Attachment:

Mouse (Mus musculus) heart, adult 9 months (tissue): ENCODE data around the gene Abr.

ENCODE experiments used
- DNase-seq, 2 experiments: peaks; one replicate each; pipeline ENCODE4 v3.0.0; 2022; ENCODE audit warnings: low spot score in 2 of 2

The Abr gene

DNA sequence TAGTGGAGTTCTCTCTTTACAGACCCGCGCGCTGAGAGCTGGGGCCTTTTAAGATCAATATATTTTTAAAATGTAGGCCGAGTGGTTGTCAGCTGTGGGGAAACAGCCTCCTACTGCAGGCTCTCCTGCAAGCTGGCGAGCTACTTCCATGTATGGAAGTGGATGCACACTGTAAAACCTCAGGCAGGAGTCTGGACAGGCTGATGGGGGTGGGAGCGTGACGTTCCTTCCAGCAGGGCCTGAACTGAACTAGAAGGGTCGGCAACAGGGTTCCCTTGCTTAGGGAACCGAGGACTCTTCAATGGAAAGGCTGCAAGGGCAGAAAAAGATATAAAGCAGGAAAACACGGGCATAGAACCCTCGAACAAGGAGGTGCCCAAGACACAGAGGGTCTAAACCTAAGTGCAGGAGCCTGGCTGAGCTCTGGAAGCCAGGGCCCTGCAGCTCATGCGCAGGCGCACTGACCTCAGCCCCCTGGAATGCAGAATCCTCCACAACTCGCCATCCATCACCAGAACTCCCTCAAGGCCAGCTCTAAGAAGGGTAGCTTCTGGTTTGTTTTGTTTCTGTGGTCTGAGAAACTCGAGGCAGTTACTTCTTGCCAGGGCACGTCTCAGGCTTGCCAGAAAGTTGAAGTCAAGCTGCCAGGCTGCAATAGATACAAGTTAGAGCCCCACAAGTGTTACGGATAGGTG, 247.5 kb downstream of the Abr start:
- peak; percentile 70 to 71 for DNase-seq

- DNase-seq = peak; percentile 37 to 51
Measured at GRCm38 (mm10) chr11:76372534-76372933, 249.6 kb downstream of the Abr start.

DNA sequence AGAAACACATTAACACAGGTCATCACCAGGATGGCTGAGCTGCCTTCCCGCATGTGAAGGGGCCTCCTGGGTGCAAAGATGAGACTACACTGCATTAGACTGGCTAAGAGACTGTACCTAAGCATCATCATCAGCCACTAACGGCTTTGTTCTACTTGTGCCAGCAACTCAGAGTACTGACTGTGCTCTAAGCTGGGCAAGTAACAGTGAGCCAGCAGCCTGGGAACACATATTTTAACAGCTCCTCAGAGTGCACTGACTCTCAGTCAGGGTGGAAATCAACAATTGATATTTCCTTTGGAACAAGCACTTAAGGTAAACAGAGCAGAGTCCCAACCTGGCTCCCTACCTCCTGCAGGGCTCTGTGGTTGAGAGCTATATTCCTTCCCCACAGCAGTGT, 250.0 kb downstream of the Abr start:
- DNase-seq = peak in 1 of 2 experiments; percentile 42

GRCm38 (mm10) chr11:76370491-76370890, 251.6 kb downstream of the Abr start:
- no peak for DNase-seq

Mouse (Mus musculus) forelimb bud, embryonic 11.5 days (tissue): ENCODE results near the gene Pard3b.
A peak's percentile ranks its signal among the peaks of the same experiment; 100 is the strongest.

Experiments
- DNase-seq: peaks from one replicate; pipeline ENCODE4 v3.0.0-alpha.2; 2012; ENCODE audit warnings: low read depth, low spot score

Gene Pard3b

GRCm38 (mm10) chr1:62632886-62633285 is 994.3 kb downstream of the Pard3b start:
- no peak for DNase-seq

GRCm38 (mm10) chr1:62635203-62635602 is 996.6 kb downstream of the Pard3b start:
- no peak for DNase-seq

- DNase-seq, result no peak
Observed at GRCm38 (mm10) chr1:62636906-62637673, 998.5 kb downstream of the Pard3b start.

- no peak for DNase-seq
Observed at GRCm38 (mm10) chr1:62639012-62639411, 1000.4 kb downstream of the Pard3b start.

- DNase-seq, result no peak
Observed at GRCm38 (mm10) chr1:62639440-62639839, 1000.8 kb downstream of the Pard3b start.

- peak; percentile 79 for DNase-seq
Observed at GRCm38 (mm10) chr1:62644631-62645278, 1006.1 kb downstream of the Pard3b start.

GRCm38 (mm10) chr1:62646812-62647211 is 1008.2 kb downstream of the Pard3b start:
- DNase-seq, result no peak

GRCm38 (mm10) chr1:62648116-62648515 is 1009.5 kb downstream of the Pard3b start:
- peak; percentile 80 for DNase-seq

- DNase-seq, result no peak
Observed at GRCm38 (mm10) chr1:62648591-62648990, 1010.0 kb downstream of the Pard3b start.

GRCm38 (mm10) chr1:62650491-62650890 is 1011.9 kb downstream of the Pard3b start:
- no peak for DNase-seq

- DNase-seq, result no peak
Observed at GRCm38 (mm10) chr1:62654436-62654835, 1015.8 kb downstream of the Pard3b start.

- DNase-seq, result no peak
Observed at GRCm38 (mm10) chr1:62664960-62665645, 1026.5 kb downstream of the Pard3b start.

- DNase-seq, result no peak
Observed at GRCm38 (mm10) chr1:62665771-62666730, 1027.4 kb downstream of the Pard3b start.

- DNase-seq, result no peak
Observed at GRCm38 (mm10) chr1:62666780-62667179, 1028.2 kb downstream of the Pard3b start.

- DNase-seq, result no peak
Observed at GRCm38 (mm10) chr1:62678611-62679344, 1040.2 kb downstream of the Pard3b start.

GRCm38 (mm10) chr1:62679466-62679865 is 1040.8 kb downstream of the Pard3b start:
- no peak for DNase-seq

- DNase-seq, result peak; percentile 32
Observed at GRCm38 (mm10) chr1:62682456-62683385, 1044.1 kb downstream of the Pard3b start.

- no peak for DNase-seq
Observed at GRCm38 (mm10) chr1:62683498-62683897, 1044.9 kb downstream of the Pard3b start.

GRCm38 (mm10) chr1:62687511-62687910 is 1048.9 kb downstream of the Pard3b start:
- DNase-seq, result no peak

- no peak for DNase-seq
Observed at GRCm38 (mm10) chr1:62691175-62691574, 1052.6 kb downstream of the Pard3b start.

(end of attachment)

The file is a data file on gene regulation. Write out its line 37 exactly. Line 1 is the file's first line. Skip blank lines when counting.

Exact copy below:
- no peak for DNase-seq